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Dealers who swam as others sank

These three not only stayed afloat, they built a foundation for the future


As the industry begins its recovery from the recession, it's apparent that the economic impact of the last few years has been enormous on boat dealerships.

Actual dealership closures are difficult to track, with estimates ranging from 800 to 1,400, according to Phil Keeter, president of the Marine Retailers Association of America. However, he adds, there are many that may no longer sell new boats but still run a service department, sell brokerage boats or have marinas. So Keeter estimates about 500 dealers have closed their doors and another 400 to 500 are open but no longer selling new boats.

With the primary selling season well under way, Keeter says sales in general are slow. The good news, however, is inventories are way down. Manufacturers putting off the introduction of 2011 models until fall may be the key to helping dealers this season, he says.

In the face of much discouraging news, there are also some bright spots. There are dealers who have found ways to survive the recession and, in some cases, thrive by finding new ways of doing business or shifting their focus from new-boat sales to other products or services. Soundings Trade Only interviewed the operators of three such dealerships: Colorado Boat Center, Midwest MasterCraft and Prince William Marine. Here are their stories.

Colorado Boat Center

Nancy and Tom Smith, owners of the Colorado Boat Center in Loveland, Colo., say prudence, loyalty to employees and customers, and efforts to provide quality service and a great boating experience have kept them in business through the tough times. The dealership sells the Glastron, Crestliner, Moomba, Supra, MB Sport and Hurricane brands.

"With so many dealers who have closed their doors during the past few years and many others cutting costs that give the impression they won't be in business much longer, it's important for consumers to know that they are doing business with a dealership that is going to be around long after the initial sale," Nancy Smith says. "We spend a great deal of time selling the value of our dealership and have refrained from getting involved in price wars with our competitors, which can send a message of desperation to the consumer."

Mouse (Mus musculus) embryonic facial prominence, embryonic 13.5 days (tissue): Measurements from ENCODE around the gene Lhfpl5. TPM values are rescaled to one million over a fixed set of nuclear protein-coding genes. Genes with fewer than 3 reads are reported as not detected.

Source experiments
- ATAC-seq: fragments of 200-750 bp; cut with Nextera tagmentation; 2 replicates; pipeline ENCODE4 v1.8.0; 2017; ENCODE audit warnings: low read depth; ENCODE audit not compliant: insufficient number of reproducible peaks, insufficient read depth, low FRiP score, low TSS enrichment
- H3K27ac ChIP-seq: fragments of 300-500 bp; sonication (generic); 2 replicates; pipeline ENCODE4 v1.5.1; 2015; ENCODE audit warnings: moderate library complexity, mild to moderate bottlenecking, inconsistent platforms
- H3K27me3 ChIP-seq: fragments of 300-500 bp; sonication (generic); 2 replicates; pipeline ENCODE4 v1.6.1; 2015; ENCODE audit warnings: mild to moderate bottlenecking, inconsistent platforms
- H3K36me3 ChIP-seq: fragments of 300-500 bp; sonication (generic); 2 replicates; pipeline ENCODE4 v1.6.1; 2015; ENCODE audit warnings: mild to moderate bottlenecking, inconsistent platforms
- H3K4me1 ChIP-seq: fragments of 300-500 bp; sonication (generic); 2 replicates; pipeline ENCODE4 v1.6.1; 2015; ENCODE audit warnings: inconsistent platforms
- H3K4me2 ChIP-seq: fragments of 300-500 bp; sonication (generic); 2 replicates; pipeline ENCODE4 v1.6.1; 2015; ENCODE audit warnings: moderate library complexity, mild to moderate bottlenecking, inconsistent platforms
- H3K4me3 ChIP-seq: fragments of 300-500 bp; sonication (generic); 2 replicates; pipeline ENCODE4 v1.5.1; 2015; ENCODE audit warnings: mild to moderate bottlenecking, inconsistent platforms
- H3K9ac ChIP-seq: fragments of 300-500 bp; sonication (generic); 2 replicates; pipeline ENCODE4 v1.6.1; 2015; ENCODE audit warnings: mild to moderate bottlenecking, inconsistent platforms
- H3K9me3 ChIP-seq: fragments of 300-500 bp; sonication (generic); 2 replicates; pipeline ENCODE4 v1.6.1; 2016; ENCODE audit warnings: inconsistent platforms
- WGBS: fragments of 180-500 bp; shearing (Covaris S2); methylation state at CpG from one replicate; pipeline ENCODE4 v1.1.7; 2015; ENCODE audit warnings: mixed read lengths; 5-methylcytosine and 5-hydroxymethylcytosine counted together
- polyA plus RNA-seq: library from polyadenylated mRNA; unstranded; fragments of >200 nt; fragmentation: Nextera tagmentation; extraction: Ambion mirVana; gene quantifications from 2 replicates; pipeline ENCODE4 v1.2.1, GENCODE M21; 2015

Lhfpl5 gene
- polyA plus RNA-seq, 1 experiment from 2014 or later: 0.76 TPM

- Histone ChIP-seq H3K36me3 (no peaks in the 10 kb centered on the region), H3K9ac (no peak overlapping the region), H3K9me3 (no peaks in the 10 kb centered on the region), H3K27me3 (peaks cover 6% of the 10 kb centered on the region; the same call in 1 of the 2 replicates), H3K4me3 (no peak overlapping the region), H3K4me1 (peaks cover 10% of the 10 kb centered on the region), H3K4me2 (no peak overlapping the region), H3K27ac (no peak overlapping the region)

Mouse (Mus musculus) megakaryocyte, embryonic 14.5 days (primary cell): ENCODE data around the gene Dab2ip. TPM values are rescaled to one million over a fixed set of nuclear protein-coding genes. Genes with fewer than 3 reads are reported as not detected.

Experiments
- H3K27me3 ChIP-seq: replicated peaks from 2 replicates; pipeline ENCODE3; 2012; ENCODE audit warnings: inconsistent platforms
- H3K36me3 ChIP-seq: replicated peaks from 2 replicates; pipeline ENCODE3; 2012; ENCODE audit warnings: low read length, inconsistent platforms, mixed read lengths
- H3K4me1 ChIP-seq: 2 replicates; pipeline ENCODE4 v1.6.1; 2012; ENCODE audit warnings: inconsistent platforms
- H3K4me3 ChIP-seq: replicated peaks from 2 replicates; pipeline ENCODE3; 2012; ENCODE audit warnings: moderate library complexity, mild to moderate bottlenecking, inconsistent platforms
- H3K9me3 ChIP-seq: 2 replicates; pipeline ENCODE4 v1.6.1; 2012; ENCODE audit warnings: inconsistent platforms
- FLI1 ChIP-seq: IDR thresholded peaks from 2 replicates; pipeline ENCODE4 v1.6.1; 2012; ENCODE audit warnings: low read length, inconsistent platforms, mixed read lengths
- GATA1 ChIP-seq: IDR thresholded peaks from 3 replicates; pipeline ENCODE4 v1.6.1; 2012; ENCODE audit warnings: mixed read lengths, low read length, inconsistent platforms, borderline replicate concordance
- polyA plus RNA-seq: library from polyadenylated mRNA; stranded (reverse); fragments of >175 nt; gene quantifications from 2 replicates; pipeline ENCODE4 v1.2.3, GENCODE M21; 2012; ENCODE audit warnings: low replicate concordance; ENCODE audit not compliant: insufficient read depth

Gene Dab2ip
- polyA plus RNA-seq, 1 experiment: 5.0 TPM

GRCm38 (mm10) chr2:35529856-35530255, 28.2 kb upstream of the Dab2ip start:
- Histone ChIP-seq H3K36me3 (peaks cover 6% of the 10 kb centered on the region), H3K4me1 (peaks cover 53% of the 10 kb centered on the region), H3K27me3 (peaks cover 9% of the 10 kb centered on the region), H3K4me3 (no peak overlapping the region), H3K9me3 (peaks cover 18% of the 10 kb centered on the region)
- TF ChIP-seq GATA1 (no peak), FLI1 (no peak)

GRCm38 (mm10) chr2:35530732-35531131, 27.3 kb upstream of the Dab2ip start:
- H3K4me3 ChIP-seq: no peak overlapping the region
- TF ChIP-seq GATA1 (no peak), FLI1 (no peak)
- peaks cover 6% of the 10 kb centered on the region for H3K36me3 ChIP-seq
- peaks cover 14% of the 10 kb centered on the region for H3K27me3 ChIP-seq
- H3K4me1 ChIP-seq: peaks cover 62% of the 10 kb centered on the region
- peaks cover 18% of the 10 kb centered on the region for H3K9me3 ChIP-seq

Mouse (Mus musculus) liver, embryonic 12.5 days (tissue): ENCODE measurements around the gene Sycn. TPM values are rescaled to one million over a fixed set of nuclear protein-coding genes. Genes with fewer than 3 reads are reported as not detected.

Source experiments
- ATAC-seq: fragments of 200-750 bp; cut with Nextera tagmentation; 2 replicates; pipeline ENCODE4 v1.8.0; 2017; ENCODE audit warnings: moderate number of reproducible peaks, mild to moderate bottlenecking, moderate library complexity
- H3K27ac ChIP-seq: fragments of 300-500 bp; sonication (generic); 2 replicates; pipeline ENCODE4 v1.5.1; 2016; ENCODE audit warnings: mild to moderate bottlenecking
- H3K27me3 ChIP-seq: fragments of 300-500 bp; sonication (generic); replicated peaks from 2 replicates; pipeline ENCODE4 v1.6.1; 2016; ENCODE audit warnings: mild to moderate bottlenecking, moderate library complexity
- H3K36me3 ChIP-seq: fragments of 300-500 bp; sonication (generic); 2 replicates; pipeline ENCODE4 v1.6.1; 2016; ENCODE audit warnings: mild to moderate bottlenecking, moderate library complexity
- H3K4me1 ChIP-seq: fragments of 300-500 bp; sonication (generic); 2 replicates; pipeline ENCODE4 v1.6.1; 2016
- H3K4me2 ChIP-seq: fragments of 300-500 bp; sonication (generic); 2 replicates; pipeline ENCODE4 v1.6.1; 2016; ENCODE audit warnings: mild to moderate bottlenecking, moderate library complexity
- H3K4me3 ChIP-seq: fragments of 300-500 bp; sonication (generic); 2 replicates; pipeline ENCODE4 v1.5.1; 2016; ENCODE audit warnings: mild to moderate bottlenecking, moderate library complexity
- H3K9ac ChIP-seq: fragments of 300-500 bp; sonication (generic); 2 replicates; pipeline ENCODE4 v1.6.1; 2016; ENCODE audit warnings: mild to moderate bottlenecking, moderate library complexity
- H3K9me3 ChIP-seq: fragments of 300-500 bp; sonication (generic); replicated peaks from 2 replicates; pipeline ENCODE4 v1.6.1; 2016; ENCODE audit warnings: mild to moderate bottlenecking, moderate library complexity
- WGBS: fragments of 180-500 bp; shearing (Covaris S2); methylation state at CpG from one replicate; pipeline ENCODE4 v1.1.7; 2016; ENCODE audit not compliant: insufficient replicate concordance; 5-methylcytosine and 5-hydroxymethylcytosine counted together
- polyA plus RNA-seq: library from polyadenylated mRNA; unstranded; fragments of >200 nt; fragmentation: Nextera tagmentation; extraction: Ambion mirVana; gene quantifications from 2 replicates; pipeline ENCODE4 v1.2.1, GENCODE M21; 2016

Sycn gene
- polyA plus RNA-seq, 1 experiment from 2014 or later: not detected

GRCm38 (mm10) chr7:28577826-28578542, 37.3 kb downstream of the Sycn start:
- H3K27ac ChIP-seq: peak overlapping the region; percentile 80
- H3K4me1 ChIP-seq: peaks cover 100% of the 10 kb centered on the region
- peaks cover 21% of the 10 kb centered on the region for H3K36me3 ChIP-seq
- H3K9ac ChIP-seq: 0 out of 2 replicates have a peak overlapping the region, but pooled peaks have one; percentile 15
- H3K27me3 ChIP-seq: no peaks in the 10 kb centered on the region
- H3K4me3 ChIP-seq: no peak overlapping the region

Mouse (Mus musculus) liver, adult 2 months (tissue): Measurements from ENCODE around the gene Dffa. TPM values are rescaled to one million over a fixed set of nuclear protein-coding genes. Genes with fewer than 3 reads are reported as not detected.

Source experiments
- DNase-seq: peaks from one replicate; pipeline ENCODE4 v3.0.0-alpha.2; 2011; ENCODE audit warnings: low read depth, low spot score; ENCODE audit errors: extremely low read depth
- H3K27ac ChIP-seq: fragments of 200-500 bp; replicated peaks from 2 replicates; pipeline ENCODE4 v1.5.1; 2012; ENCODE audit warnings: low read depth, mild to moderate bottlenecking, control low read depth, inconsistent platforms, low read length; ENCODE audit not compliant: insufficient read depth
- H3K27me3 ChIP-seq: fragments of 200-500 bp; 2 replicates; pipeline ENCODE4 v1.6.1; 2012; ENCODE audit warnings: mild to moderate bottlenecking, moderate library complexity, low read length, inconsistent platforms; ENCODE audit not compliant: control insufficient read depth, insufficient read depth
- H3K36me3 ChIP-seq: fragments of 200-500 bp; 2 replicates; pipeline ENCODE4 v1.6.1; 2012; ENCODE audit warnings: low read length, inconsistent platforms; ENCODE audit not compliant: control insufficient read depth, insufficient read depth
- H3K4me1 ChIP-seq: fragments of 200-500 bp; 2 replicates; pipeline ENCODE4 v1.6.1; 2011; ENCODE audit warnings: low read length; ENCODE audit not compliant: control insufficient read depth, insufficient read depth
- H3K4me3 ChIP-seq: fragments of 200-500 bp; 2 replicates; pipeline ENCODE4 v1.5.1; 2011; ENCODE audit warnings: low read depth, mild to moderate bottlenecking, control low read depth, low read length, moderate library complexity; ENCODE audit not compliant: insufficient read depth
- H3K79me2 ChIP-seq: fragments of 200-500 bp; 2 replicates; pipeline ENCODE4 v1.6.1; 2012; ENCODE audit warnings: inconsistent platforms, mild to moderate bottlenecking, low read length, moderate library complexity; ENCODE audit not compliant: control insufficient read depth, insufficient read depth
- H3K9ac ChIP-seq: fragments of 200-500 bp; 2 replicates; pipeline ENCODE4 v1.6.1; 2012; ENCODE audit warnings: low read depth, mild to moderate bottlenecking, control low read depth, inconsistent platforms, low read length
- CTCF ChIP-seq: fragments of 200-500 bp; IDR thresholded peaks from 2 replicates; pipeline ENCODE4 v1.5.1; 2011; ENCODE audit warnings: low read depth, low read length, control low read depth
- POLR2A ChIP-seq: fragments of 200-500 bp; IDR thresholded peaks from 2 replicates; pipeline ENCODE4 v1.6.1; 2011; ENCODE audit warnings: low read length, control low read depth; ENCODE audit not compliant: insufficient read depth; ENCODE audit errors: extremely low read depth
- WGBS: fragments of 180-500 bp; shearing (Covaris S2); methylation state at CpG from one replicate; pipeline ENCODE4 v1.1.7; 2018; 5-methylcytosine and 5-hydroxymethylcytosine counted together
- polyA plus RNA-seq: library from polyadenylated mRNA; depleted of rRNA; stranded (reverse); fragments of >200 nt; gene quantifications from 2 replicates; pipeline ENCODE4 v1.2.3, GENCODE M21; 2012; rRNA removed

Even before the recession, the Smiths had to deal with hardships, courtesy of Mother Nature. "We've basically gone through 10 years of economic crisis in the boating industry in Colorado, because when there were a couple of years in the mid-2000s - years that across the country they had an upswing - we were in the middle of a 100-year drought," says Smith.

Despite the challenges, the Smiths, who opened the dealership in 1990, say they have never had to lay off an employee and actually added two people in the last year in their service and parts departments. With the support of staff, all wages have been frozen for the last three years, she says, but employees appreciate the security of knowing they have a job and a steady income.

They also have kept costs down by refinancing their property at a lower interest rate, taking advantage of partnerships through the MRAA and manufacturers, and renegotiating advertising and marketing products and rates.

"One thing we've been real adamant about through this recession is whatever we do to cut back or try and reduce expenses, that kind of thing, we have worked real hard not to cut in areas that are going to be noticeable to the consumer," Smith says.

"We are stepping up our service," adds Tom Smith. "That's where we're seeing a lot of new business because of all the dealers that have gone out of business." The hope is that those service customers will eventually turn into boat-buying customers.

Tom Smith says sales are better now than at this time last year, and he's seeing fewer people trying to "beat you up" on price. "A lot of the other boat dealers have sold out of their non-current boats and so [consumers] aren't hearing from other dealers that there's great prices out there and now's the time to buy. So when they're not hearing that, they're not coming in expecting that," he says.

"We're able to make some profit margin on the boats we're selling," he adds.

Through early May, the dealership had been dealing with bad weather and the Smiths are hopeful that once the season arrives for good, the buyers will be in. "This is the time of year that we normally gear up and start selling a lot of boats," Tom Smith says. "I think our January and February - and even December last year - were very much improved over last year and so we see the trend is there for people to buy boats. But because of the weather we're just not getting them in."

Retail financing remains tight and the Smiths credit their customers' mostly upper-middle-class status for keeping it from becoming a larger problem for the dealership. They say they don't have a lot of credit issues, but acknowledge it's tough and they don't see the situation changing anytime soon.

So what's kept them in business as others have closed their doors? Having cash on hand, providing quality customer service and paying the bills on time. "We take care of our obligations," says Nancy Smith. "We pay our bills and that has really kept up a good relationship with our manufacturers and our vendors, and so they trust our decisions. They know that we're going to do right by them."

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Midwest MasterCraft

Andy Larson, owner and general manager of Crystal, Minn.-based Midwest MasterCraft, says sales are still slow, but he's confident things are on the upswing. The pessimism that was pervasive among consumers a year ago isn't there anymore, and he's seeing a more optimistic customer in his showroom.

"We're up a fair amount over last year. We're actually kind of lean on inventory," he says. "Things are still slow on the sales side a little bit. I think the consumer saw some of the deals that were available when there was sort of a glut on the market, and some of those people that didn't buy are still out there looking and the deals that were available then are not there now."


Larson says improving weather should help sales. "It's amazing that people buy $70,000 boats because it's sunny and warm outside, but it's absolutely true," he says.